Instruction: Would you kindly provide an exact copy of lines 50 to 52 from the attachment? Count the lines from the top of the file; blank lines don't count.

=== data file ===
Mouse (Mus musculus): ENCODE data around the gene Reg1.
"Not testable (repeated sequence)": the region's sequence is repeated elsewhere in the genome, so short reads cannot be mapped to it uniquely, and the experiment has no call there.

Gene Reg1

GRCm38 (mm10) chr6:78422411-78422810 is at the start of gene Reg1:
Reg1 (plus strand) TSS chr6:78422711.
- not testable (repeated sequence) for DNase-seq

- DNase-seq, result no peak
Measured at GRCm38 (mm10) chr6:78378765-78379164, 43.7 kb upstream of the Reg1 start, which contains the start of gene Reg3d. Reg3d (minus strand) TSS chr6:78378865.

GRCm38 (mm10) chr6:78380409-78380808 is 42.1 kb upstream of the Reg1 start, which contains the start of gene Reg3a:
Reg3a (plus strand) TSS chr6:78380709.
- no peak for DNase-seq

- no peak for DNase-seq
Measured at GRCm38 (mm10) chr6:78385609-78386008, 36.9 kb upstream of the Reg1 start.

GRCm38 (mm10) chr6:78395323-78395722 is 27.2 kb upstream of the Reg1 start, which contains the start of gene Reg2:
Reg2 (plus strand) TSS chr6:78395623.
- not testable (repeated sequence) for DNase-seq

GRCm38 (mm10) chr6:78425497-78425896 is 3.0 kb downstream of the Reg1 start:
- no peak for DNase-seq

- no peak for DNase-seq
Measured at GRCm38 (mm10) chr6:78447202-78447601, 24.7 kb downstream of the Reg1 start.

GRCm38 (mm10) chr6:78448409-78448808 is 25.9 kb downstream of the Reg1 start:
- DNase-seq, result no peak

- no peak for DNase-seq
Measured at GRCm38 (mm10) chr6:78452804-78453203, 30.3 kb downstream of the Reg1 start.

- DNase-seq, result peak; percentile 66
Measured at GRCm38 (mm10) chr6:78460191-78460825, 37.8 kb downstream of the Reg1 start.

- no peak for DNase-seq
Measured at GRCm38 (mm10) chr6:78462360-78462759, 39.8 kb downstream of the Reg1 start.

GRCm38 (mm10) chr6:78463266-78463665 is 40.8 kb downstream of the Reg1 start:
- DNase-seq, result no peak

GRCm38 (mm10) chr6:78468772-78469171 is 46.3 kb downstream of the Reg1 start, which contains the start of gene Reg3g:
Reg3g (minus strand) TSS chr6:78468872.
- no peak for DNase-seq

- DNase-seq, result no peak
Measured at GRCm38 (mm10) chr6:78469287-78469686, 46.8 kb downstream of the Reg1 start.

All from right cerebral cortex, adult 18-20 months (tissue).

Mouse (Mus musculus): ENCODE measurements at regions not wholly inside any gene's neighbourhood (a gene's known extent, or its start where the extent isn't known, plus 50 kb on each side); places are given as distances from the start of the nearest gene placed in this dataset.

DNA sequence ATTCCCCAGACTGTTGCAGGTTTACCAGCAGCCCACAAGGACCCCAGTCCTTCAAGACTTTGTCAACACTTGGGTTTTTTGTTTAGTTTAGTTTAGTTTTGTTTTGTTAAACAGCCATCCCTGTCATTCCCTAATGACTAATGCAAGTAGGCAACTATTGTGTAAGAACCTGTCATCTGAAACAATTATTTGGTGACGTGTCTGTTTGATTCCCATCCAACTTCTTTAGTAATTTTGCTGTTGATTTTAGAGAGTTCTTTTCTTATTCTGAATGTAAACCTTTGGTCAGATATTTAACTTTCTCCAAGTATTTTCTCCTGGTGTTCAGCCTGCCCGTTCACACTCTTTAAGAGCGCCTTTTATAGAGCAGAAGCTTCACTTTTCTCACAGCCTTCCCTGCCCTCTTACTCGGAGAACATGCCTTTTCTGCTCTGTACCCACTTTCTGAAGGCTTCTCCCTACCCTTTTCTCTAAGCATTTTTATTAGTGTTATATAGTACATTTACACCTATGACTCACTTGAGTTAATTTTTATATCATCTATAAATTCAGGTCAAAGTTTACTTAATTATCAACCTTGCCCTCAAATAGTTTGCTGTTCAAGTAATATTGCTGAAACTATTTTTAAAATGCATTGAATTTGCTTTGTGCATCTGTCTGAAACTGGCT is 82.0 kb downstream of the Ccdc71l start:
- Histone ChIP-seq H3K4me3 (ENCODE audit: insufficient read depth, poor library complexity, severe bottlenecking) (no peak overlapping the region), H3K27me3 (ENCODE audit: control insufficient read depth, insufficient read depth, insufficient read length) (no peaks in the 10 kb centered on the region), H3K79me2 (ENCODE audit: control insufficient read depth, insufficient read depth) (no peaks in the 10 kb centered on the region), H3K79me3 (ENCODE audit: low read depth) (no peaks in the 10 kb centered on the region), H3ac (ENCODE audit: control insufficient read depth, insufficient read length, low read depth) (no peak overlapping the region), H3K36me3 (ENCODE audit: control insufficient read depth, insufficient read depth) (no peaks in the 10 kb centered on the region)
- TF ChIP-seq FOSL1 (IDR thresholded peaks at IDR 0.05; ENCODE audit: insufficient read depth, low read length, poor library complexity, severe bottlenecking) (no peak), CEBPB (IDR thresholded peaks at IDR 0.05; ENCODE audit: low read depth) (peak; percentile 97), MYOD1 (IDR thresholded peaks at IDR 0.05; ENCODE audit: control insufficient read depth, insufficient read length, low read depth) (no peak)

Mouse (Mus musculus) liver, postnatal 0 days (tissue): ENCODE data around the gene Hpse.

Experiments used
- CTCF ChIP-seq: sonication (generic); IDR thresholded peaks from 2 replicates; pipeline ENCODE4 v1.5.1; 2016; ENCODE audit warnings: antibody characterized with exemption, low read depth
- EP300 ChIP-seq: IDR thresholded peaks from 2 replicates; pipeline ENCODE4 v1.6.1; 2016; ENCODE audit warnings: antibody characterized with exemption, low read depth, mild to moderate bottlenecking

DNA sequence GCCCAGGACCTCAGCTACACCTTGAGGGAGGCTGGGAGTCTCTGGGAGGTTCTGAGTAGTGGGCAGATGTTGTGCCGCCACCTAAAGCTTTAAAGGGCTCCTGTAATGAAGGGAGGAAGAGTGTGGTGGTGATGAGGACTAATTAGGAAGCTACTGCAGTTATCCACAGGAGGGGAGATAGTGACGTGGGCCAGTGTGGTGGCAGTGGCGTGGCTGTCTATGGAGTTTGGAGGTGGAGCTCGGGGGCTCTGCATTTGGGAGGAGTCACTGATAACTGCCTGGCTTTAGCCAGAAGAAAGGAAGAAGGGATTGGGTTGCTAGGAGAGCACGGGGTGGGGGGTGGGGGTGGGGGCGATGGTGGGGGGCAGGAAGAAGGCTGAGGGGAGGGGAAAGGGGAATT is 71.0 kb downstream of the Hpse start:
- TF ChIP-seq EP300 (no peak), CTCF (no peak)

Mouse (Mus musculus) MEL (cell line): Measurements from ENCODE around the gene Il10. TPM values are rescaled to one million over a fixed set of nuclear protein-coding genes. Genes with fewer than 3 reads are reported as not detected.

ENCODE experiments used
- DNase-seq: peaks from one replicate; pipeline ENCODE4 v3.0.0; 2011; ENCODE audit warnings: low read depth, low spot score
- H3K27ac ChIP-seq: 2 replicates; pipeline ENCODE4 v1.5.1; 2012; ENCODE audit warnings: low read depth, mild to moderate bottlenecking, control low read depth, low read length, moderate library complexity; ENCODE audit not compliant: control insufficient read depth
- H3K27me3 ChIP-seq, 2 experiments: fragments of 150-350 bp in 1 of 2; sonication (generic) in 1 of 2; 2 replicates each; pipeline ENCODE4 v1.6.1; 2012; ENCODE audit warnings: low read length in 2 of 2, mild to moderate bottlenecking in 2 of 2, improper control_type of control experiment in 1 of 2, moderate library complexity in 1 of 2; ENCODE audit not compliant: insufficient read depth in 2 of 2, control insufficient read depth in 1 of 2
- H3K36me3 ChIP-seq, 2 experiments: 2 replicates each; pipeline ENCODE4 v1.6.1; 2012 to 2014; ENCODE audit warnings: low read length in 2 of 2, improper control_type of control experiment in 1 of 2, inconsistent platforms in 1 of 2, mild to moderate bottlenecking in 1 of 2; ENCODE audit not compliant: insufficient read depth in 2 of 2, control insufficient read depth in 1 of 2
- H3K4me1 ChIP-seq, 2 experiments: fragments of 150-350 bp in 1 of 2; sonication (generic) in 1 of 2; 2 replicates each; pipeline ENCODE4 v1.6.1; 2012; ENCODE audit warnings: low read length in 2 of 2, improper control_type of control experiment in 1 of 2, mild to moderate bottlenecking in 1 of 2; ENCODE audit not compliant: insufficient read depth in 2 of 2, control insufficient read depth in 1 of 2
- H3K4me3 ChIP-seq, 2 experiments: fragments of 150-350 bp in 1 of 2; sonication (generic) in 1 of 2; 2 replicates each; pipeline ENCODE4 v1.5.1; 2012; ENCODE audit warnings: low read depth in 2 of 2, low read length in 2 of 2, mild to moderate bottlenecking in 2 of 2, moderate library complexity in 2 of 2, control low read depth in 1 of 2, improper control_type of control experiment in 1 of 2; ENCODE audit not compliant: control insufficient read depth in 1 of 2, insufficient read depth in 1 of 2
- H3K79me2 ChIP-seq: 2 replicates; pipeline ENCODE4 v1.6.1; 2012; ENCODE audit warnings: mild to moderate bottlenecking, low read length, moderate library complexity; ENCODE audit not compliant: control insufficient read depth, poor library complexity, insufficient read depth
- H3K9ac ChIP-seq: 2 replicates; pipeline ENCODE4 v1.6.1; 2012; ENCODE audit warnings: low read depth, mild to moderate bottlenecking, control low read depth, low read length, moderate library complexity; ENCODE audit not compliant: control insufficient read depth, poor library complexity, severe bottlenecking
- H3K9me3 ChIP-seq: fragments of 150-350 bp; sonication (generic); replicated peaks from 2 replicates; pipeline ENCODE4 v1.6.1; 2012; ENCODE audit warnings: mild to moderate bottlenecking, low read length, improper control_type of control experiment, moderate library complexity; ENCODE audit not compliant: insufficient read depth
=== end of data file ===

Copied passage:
- H3K27ac ChIP-seq: 2 replicates; pipeline ENCODE4 v1.5.1; 2012; ENCODE audit warnings: low read depth, mild to moderate bottlenecking, control low read depth, low read length, moderate library complexity; ENCODE audit not compliant: control insufficient read depth
- H3K27me3 ChIP-seq, 2 experiments: fragments of 150-350 bp in 1 of 2; sonication (generic) in 1 of 2; 2 replicates each; pipeline ENCODE4 v1.6.1; 2012; ENCODE audit warnings: low read length in 2 of 2, mild to moderate bottlenecking in 2 of 2, improper control_type of control experiment in 1 of 2, moderate library complexity in 1 of 2; ENCODE audit not compliant: insufficient read depth in 2 of 2, control insufficient read depth in 1 of 2
- H3K36me3 ChIP-seq, 2 experiments: 2 replicates each; pipeline ENCODE4 v1.6.1; 2012 to 2014; ENCODE audit warnings: low read length in 2 of 2, improper control_type of control experiment in 1 of 2, inconsistent platforms in 1 of 2, mild to moderate bottlenecking in 1 of 2; ENCODE audit not compliant: insufficient read depth in 2 of 2, control insufficient read depth in 1 of 2